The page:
In today's low interest rate market, features can be even more important than rate.
Homebuyers spend a lot of time and energy parsing the features of a prospective purchase. Is it a detached or semi? Does it have a finished basement or granny suite? Are the kitchen appliances clad in stainless steel?
Yet when it comes to choosing their mortgage, features seem to diminish in importance for many homebuyers.
"People tend to focus more on mortgage interest rates and less so on the features of their mortgage," observes Erica Nielsen, vice president, home equity finance at RBC.
While interest rates are critical in determining monthly mortgage payments and total cost of homeownership, certain mortgage features can also provide homebuyers with significant financial benefits. For example, features such as the ability to change payment frequency, double up payments or make annual lump-sum payments can help reduce homeownership costs and retire the mortgage sooner.
"Increasing your monthly payments to bi-weekly will help you pay down your mortgage more quickly," says Ms. Nielsen. "Or, with double-up payments, you can make an extra payment on the same day a mortgage payment is due."
At RBC, a full-featured mortgage lets homeowners pay 20 per cent or more of their original mortgage balance in a year using all of their mortgage features, notes Ms. Nielsen. There are times, however, when homeowners are more concerned about whether or not they can even make that month's mortgage payment. During these bumpy periods, the option to skip a payment can be a lifesaver.
"But keep in mind that the interest you didn't pay is added to the principal of your mortgage," says Ms. Nielsen.
Ross Taylor, of the Toronto-based mortgage broker Mortgage Intelligence, says it's a good idea to find out if a mortgage offers portability in the event homeowners need to sell their house mid-term. With a portable mortgage, homeowners can transfer their mortgage to a new property, allowing them to avoid a penalty for breaking the mortgage.
"Most lenders give you a few months to port your mortgage to a new property, but a few will want you to do this on the day you sell," says Mr. Taylor.
Breaking their mortgage is the last thing homebuyers think about when they're buying a property, he adds.
"But the average duration of a five-year mortgage is actually just 38 months," he says. "Things happen; you might get transferred for work, or maybe you want to refinance and take some equity out of your home."
Alyssa Richard, founder of RateHub.ca, a financial products comparison website, advises homebuyers to check if their lender will register their mortgage as a collateral charge. This makes it easier – and cheaper – to refinance and access more equity, but incurs a legal costs if homeowners decide to switch to another lender come renewal time.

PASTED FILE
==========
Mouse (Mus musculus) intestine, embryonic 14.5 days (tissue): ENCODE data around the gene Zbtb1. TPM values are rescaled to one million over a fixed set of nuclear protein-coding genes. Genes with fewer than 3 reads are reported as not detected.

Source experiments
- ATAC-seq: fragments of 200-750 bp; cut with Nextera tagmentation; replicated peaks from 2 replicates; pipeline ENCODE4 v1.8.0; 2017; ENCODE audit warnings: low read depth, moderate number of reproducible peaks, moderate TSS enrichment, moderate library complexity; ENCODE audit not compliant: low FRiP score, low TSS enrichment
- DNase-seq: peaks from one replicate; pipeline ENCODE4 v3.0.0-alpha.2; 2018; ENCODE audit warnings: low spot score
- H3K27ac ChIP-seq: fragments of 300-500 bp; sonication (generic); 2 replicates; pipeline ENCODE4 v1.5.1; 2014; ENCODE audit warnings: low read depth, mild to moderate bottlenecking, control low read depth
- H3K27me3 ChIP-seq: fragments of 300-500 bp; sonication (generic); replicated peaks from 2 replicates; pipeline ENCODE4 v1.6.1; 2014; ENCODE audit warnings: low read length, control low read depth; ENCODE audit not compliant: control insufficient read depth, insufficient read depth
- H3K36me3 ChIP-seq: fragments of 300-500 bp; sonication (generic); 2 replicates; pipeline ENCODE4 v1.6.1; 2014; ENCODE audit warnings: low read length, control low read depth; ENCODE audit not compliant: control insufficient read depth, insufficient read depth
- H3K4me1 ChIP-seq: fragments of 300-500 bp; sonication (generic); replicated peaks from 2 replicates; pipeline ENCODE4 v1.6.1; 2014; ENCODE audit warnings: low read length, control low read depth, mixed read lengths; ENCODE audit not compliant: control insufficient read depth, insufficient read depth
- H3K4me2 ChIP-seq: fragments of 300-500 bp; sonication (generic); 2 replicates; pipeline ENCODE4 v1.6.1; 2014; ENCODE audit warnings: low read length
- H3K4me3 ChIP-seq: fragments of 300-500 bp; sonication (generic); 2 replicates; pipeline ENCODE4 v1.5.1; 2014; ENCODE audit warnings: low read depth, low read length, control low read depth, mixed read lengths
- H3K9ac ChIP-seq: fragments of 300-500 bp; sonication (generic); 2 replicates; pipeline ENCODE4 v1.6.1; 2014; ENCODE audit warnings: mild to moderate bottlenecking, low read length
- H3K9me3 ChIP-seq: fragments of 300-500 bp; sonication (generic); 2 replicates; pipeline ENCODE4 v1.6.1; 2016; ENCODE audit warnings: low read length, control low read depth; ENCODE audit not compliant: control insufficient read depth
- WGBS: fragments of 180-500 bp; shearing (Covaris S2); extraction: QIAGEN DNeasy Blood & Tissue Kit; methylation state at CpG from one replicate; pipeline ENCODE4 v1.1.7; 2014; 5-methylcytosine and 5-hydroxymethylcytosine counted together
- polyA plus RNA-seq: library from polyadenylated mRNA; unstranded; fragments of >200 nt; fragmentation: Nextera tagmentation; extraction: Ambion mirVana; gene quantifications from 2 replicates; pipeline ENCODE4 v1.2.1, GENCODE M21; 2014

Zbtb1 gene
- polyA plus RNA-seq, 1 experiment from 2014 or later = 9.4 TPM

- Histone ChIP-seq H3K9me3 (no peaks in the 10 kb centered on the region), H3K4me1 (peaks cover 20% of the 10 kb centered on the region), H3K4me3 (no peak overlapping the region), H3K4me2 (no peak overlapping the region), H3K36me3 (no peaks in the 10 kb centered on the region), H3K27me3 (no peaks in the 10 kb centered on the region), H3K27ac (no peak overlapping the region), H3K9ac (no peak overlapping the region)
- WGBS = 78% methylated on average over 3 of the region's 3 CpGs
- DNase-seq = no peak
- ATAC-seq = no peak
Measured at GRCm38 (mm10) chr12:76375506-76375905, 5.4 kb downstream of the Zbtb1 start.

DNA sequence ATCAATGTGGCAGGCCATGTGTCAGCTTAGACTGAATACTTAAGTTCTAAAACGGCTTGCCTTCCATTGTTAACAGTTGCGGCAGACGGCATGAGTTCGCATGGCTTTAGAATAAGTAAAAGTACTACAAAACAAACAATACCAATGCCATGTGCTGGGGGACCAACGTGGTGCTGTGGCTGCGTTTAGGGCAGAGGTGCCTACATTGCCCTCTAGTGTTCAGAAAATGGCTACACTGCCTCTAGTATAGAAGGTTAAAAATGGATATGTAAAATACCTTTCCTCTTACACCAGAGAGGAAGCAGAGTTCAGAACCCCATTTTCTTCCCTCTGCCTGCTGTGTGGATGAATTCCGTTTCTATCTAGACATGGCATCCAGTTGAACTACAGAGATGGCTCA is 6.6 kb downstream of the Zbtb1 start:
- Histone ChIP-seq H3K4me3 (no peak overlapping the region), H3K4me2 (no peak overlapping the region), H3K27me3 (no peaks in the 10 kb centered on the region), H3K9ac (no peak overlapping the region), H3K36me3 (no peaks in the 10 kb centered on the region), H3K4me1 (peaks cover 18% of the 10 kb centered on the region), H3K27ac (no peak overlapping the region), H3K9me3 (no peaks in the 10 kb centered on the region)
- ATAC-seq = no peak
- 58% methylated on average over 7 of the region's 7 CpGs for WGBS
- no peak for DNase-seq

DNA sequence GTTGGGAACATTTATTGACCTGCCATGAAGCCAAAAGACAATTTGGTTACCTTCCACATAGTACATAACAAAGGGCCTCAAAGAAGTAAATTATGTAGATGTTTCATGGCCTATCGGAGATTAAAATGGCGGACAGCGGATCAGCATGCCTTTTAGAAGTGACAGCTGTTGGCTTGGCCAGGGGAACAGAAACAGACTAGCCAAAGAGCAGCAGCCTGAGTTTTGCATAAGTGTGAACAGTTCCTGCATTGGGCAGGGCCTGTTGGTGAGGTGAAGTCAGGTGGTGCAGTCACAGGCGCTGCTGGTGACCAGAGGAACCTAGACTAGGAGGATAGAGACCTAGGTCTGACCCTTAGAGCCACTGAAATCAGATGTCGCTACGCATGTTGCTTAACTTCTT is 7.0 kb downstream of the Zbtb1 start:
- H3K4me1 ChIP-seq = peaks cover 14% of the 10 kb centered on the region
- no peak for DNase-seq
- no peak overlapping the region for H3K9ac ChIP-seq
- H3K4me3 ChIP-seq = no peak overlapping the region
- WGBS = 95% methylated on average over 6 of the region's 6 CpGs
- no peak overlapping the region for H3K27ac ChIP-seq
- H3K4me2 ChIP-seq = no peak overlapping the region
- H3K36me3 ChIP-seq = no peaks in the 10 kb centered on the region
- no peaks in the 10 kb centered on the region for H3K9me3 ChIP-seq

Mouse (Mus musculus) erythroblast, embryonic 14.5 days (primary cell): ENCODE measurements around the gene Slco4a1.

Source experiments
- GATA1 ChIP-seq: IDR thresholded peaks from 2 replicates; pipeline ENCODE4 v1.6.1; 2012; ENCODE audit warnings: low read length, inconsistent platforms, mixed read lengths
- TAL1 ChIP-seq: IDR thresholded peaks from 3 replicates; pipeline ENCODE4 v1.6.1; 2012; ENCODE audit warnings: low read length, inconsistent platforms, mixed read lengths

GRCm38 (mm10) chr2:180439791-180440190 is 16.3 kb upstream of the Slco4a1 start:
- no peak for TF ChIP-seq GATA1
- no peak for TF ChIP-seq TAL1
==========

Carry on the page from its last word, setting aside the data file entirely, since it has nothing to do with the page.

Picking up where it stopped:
"Also with a collateral charge, the mortgage could be registered at 125 per cent of the current value of your home, so on paper it may look like you have more credit than you do, which can affect your ability to borrow," says Ms. Richard.
For many first-time homebuyers, a major consideration is whether to go with a fixed-rate mortgage, where the interest rate and payment stays the same throughout the term, or variable-rate, which changes based on the lender's prime rate. Ms. Richard says most first-time homebuyers choose fixed-rate, likely because they want predictable payments.
In some cases, new buyers may also go with a fixed-rate mortgage because variable-rate mortgages qualify homebuyers based on a higher rate, which means they need to show they can afford to make higher payments than they would likely need to make, says Ms. Richard.
Whether they're buying their first or third house, homebuyers need to take the time to determine how much they can really afford, says Ms. Nielsen at RBC.
"Make sure you're being judicious about asking 'If I buy a home, will we still be able to go on vacation, or pay a plumber when a faucet leaks," she says. "Think about what's important in your life and then decide which mortgage will ensure you have enough money to enjoy your house, and your life."
|BY THE NUMBERS|
Canada expects to welcome between
260,000 and 285,000
new permanent residents by the end of 2015, the highest planned level of admissions in recent Canadian history.
Main regions of origin:
of first-time homebuyers are new Canadians.
3 in 4
newcomers believe that getting the BEST INTEREST RATE is the most important consideration when buying a home.
of newcomers believe buying a home is a good investment.
In a recent study of first-time homebuyers in Canada,
were born outside of Canada and, of those,
immigrated in the last 10 years.
Source: Genworth Canada Fall 2015 Home Ownership Digest
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